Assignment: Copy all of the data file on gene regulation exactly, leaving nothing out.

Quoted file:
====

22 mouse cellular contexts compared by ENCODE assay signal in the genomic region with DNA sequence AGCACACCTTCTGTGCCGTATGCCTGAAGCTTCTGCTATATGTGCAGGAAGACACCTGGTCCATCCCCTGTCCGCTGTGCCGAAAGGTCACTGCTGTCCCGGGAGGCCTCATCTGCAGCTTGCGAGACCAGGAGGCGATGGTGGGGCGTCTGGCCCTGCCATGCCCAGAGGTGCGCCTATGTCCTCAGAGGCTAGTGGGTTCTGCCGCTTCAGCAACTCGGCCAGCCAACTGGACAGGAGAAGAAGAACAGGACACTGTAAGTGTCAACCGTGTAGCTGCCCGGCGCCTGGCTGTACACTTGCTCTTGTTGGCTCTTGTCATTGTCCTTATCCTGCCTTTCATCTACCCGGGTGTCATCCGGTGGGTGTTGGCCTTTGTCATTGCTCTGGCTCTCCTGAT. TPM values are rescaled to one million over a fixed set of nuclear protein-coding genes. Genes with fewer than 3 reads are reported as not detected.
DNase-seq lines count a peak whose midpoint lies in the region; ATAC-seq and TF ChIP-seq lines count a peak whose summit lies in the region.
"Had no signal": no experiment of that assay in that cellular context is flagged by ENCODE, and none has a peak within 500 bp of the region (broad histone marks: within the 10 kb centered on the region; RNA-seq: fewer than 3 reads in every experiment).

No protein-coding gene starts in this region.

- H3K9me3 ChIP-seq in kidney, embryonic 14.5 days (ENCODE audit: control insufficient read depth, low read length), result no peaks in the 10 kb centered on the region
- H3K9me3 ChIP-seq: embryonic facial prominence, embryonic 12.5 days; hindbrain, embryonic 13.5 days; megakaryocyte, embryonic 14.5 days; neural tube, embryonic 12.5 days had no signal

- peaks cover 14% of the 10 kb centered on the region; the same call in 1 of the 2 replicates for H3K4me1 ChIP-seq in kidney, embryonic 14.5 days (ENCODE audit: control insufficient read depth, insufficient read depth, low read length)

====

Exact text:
22 mouse cellular contexts compared by ENCODE assay signal in the genomic region with DNA sequence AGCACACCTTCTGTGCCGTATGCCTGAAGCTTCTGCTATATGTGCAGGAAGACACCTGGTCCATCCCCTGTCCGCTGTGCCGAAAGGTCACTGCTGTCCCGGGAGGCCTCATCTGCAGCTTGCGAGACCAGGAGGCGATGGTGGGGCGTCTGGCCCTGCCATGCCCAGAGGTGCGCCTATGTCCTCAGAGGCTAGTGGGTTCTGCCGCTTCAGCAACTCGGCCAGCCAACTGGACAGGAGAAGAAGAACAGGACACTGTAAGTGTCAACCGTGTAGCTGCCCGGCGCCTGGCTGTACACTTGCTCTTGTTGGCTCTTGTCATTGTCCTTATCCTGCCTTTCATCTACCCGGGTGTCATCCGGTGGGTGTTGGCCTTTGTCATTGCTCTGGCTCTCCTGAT. TPM values are rescaled to one million over a fixed set of nuclear protein-coding genes. Genes with fewer than 3 reads are reported as not detected.
DNase-seq lines count a peak whose midpoint lies in the region; ATAC-seq and TF ChIP-seq lines count a peak whose summit lies in the region.
"Had no signal": no experiment of that assay in that cellular context is flagged by ENCODE, and none has a peak within 500 bp of the region (broad histone marks: within the 10 kb centered on the region; RNA-seq: fewer than 3 reads in every experiment).

No protein-coding gene starts in this region.

- H3K9me3 ChIP-seq in kidney, embryonic 14.5 days (ENCODE audit: control insufficient read depth, low read length), result no peaks in the 10 kb centered on the region
- H3K9me3 ChIP-seq: embryonic facial prominence, embryonic 12.5 days; hindbrain, embryonic 13.5 days; megakaryocyte, embryonic 14.5 days; neural tube, embryonic 12.5 days had no signal

- peaks cover 14% of the 10 kb centered on the region; the same call in 1 of the 2 replicates for H3K4me1 ChIP-seq in kidney, embryonic 14.5 days (ENCODE audit: control insufficient read depth, insufficient read depth, low read length)